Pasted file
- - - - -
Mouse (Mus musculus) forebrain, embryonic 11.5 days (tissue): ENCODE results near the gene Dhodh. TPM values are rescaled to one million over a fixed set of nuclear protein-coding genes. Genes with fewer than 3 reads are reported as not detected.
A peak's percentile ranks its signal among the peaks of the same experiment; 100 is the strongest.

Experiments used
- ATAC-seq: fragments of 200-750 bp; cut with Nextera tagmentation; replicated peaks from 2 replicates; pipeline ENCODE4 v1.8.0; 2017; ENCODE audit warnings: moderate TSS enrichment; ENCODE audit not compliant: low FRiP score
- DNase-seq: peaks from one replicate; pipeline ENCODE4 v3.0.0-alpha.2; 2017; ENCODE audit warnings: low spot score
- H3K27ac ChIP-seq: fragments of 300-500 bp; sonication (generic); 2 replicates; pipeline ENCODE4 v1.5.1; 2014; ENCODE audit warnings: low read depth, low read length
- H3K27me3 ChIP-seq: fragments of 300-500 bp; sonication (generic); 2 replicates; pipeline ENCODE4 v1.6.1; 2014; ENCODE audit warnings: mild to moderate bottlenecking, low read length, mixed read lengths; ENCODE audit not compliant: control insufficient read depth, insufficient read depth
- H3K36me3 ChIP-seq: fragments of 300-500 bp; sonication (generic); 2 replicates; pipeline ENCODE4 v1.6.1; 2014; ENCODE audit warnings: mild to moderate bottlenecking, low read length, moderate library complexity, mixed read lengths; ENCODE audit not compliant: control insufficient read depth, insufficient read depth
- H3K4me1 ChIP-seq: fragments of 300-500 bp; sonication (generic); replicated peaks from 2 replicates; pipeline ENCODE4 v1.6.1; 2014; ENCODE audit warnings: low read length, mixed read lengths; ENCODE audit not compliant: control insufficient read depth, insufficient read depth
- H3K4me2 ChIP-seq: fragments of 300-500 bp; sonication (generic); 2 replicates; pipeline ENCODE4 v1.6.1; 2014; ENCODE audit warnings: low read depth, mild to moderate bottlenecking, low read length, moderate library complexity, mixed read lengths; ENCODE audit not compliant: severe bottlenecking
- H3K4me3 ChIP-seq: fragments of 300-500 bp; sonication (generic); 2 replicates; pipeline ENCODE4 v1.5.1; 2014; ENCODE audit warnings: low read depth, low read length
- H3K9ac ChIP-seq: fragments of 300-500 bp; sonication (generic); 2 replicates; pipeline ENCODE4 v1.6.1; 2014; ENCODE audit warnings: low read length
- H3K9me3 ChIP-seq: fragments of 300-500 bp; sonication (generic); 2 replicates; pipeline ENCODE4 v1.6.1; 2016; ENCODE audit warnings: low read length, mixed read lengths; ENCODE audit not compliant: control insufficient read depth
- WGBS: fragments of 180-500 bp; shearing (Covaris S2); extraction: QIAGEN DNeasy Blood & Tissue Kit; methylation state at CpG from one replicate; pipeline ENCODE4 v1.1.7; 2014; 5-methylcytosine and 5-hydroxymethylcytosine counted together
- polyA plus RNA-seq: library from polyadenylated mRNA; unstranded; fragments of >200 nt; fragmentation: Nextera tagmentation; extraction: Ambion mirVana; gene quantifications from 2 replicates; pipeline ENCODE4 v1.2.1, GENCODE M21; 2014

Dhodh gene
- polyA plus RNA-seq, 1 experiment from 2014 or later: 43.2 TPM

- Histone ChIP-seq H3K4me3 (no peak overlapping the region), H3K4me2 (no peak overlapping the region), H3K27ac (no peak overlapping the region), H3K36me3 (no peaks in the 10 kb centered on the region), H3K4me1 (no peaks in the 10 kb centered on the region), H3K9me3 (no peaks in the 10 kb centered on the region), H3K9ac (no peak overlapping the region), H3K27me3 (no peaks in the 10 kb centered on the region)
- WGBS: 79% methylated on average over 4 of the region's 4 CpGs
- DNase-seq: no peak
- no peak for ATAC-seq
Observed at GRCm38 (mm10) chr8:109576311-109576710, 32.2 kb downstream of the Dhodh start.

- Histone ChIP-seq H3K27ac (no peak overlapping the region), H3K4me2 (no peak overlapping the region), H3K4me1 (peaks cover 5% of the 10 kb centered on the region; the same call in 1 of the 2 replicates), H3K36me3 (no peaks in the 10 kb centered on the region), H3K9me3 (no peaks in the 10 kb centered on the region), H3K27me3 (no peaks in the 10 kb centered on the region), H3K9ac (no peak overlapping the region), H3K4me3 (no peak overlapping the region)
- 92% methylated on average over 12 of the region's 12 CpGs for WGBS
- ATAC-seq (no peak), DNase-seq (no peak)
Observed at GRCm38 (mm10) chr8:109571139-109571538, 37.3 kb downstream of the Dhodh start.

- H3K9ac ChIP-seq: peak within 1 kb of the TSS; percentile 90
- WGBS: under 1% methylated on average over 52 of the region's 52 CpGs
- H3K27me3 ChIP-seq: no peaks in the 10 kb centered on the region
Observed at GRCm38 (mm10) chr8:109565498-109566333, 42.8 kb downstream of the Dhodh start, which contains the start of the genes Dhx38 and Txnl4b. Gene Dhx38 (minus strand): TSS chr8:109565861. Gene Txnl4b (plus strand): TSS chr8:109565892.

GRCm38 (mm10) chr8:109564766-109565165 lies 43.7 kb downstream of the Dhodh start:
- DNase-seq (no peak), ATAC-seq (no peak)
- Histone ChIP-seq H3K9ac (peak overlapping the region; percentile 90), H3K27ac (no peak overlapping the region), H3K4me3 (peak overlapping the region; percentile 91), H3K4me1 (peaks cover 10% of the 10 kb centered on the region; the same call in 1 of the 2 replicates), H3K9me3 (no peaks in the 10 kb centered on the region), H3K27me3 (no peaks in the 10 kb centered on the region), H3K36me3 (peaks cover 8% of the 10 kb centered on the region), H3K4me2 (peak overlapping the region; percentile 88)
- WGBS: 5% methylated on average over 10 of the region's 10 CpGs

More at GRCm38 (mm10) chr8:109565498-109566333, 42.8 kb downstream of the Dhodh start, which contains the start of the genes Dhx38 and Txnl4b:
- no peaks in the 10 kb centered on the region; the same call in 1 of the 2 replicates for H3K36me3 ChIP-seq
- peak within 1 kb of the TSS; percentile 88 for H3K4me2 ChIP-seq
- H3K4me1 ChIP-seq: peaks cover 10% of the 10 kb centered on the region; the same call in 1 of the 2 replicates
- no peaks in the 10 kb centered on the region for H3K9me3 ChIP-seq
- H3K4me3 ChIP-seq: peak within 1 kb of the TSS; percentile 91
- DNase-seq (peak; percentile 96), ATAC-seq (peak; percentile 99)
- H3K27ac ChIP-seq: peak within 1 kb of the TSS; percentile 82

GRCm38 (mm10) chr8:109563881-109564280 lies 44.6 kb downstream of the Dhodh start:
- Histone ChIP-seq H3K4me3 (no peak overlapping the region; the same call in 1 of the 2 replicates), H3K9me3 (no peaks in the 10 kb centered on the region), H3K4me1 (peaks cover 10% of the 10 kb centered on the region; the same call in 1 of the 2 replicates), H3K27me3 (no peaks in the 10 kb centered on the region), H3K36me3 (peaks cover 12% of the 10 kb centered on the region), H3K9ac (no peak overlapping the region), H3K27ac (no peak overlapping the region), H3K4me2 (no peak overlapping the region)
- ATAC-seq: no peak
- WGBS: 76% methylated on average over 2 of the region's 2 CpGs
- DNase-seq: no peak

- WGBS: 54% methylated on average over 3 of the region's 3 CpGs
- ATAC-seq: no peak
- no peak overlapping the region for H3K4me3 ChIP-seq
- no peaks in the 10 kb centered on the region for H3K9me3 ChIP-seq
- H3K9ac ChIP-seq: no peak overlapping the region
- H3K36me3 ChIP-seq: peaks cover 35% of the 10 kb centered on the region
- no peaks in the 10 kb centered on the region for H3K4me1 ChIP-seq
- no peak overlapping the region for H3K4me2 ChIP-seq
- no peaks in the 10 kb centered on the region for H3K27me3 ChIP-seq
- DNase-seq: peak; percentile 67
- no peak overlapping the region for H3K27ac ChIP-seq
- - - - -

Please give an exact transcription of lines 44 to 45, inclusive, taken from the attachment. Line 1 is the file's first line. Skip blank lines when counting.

- Histone ChIP-seq H3K4me3 (no peak overlapping the region; the same call in 1 of the 2 replicates), H3K9me3 (no peaks in the 10 kb centered on the region), H3K4me1 (peaks cover 10% of the 10 kb centered on the region; the same call in 1 of the 2 replicates), H3K27me3 (no peaks in the 10 kb centered on the region), H3K36me3 (peaks cover 12% of the 10 kb centered on the region), H3K9ac (no peak overlapping the region), H3K27ac (no peak overlapping the region), H3K4me2 (no peak overlapping the region)
- ATAC-seq: no peak